Chp 13 - Chapter 13 Biomaterials 13.1 Introduction...

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13.1 Introduction Biomaterials are materials used in medicine and den- tistry that are intended to come in contact with liv- ing tissue. The familiar tooth rilling is where most humans first encounter biomaterials but increasingly many people now rely on more critical implants such as joint replacements, particularly hips, and cardiovas- cular repairs. Undoubtedly, these biomaterial implants improve the quality of life for an increasing number of people each year, not just for an ageing population with greater life expectancy, but for younger people with heart problems, injuries or inherited diseases. Biomaterials have now been successfully developed and used for more than a generation. First-generation biomaterials largely depended on being inert, or rel- atively inert, with minimal tissue response. For these materials a minimal fibrous layer forms between the biomaterials and the body when the material is not totally accepted by the body. The success of this type of implant depends largely on the selection of materi- als for their manufacture. Thus the now standard hip replacement (almost a million worldwide each year) initially used a multi-component assembly made with austenitic stainless steel for the stem, PMMA for fix- ation and polyethylene for the acetabular cup (see Figure 13.1). All the materials proved relatively bio- inert and gave an average life time of 10 years or more. Nowadays, while continuing with improved bio- inert materials, development has focused on bioactive materials which influence the biological response in a positive way, e.g. encourage bonding to surround- ing tissue with stimulation of new bone growth. With this bio-active approach the interface between the body cells and the implant is critical and the materials sci- ence of the biomaterials surface extremely important. In this chapter, various applications of biomaterials will be examined, from dental materials to drug deliv- ery systems. All types of materials are used in these applications and the criteria governing their selection Figure 13.1 Schematic diagram of a replacement hip joint. will be considered together with future development in the biomaterials field. 13.2 Requirements for biomaterials The requirements for a biomaterial are extremely demanding. Replacement or repair of a body feature, tissue, organ or function often necessitates the mate- rial used to have specialised mechanical, physical and chemical properties. However, the very first require- ment is biocompatibility with the human body, i.e. the ability of the material to perform with an appropriate host response. Unfortunately, no material is universally biocompatible, since a material may be biocompatible in one application but not with another. Biocompati- bility is therefore application specific. For the successful use of the biomaterial, consider-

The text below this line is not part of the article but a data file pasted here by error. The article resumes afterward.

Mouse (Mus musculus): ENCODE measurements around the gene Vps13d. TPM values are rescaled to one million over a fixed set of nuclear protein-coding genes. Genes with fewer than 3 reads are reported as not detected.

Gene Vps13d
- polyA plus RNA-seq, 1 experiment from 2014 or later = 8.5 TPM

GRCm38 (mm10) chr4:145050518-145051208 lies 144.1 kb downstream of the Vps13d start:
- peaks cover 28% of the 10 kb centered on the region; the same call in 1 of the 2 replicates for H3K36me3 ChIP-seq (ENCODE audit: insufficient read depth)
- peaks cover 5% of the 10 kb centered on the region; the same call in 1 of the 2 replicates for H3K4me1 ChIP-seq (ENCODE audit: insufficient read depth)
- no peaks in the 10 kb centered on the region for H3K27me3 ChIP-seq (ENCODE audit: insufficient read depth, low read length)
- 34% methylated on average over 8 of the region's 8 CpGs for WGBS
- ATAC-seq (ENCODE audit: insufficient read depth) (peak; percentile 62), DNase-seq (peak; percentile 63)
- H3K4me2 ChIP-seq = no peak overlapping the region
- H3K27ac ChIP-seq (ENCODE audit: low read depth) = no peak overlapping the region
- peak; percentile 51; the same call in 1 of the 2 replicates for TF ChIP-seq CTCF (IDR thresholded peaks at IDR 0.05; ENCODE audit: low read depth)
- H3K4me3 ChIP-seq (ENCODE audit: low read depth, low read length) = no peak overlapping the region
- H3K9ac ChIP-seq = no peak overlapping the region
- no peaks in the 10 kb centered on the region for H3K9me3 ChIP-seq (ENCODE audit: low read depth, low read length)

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This note was uploaded on 12/05/2011 for the course MSE 4100 taught by Professor Hennig during the Fall '11 term at Cornell University (Engineering School).

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Chp 13 - Chapter 13 Biomaterials 13.1 Introduction...

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